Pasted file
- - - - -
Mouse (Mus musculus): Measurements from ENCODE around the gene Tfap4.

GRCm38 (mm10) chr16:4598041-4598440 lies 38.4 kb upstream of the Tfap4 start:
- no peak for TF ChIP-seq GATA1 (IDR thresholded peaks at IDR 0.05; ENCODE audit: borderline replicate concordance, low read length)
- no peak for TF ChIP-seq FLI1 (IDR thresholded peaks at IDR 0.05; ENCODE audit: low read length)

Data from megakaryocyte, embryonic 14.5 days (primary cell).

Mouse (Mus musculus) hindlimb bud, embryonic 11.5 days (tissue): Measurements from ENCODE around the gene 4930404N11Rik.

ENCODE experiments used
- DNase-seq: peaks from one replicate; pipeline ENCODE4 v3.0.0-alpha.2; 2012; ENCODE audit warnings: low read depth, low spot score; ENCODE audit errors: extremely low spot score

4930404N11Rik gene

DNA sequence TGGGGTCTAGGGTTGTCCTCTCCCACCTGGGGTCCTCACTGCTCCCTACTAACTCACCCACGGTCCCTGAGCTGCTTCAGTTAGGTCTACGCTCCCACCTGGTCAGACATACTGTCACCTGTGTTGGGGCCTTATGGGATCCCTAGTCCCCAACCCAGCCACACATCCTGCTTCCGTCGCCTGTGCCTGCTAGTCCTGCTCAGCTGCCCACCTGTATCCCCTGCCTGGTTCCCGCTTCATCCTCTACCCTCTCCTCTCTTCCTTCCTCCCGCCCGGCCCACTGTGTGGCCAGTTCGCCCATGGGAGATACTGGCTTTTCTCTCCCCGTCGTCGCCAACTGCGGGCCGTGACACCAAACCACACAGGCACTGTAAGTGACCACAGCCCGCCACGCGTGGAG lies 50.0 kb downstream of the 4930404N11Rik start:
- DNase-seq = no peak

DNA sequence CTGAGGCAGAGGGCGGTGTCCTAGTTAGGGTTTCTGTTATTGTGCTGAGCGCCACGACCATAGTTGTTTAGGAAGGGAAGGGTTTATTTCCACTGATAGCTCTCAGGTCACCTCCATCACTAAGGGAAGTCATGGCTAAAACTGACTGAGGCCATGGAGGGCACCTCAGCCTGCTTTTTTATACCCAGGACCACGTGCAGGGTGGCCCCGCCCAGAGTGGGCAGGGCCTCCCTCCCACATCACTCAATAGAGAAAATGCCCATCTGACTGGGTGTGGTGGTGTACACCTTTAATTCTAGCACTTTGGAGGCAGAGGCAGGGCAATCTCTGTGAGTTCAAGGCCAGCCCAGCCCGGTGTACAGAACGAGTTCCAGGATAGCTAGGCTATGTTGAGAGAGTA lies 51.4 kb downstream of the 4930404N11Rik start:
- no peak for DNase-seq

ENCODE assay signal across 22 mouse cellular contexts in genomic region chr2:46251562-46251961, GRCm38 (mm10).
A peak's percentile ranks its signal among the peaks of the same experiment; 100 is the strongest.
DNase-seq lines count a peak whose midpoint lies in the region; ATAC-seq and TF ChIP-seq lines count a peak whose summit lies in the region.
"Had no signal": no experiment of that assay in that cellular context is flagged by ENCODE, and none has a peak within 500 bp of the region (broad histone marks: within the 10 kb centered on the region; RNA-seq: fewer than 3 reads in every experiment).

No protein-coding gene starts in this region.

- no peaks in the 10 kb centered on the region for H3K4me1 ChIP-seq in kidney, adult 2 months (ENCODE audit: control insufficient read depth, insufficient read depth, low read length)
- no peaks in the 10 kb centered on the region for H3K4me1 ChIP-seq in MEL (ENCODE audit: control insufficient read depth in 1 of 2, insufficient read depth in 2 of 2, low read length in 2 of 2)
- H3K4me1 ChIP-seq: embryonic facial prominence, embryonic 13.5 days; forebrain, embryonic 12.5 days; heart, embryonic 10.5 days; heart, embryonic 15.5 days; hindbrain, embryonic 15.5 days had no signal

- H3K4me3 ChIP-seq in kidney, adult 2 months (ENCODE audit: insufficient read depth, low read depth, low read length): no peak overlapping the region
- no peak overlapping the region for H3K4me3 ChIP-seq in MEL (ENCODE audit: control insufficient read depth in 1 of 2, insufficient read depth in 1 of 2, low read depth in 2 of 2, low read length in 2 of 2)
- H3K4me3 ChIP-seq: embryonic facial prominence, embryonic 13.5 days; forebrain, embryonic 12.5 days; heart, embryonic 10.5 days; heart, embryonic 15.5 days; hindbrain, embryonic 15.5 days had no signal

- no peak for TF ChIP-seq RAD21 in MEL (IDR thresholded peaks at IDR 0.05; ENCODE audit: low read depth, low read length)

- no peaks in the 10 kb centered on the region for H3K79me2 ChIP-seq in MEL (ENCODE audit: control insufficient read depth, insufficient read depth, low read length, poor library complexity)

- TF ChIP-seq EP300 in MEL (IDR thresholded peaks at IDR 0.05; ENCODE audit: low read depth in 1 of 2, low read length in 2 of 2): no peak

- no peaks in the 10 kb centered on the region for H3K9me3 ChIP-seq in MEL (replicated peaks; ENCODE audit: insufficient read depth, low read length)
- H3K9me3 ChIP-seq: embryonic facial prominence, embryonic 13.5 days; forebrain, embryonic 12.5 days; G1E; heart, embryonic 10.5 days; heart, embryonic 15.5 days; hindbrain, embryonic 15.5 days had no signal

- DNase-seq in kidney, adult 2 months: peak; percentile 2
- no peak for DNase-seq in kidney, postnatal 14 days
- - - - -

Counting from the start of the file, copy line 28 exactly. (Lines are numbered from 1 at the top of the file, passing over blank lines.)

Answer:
- no peaks in the 10 kb centered on the region for H3K9me3 ChIP-seq in MEL (replicated peaks; ENCODE audit: insufficient read depth, low read length)